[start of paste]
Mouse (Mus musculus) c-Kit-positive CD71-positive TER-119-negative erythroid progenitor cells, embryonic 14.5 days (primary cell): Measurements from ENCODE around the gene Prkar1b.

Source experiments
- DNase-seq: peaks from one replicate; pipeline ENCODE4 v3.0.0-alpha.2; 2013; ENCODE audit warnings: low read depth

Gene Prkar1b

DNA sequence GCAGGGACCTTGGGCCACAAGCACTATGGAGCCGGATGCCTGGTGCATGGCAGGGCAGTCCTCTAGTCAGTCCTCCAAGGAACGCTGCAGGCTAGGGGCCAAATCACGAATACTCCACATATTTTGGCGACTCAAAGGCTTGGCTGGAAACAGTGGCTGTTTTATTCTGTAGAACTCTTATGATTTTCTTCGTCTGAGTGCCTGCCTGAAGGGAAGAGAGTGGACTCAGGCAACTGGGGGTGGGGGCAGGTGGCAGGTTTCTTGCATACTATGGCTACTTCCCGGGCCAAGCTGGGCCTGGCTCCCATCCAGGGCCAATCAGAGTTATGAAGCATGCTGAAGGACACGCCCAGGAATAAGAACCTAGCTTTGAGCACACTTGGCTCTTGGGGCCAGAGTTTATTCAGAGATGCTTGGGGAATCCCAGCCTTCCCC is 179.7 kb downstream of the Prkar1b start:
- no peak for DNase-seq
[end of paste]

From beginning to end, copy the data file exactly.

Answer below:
Mouse (Mus musculus) c-Kit-positive CD71-positive TER-119-negative erythroid progenitor cells, embryonic 14.5 days (primary cell): Measurements from ENCODE around the gene Prkar1b.

Source experiments
- DNase-seq: peaks from one replicate; pipeline ENCODE4 v3.0.0-alpha.2; 2013; ENCODE audit warnings: low read depth

Gene Prkar1b

DNA sequence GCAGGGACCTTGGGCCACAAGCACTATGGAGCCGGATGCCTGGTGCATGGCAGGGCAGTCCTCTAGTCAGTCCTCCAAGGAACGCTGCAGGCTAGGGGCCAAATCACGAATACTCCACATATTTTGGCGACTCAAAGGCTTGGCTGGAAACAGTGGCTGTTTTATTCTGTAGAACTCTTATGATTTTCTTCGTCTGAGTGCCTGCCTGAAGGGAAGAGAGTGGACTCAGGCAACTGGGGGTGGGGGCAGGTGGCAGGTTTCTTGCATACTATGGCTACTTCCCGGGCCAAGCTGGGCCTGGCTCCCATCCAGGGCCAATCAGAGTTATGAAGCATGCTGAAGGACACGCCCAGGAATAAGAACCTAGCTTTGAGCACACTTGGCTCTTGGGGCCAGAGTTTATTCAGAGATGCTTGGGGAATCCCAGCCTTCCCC is 179.7 kb downstream of the Prkar1b start:
- no peak for DNase-seq